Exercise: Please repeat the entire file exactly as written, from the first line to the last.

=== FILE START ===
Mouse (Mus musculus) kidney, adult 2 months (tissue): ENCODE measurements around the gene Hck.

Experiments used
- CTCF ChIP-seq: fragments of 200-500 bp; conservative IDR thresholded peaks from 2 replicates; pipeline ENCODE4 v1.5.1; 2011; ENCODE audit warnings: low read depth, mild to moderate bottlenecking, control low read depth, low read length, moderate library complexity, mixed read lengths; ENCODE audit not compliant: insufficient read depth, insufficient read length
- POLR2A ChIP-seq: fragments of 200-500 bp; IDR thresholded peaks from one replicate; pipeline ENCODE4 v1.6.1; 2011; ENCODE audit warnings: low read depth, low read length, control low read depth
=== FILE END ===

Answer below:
Mouse (Mus musculus) kidney, adult 2 months (tissue): ENCODE measurements around the gene Hck.

Experiments used
- CTCF ChIP-seq: fragments of 200-500 bp; conservative IDR thresholded peaks from 2 replicates; pipeline ENCODE4 v1.5.1; 2011; ENCODE audit warnings: low read depth, mild to moderate bottlenecking, control low read depth, low read length, moderate library complexity, mixed read lengths; ENCODE audit not compliant: insufficient read depth, insufficient read length
- POLR2A ChIP-seq: fragments of 200-500 bp; IDR thresholded peaks from one replicate; pipeline ENCODE4 v1.6.1; 2011; ENCODE audit warnings: low read depth, low read length, control low read depth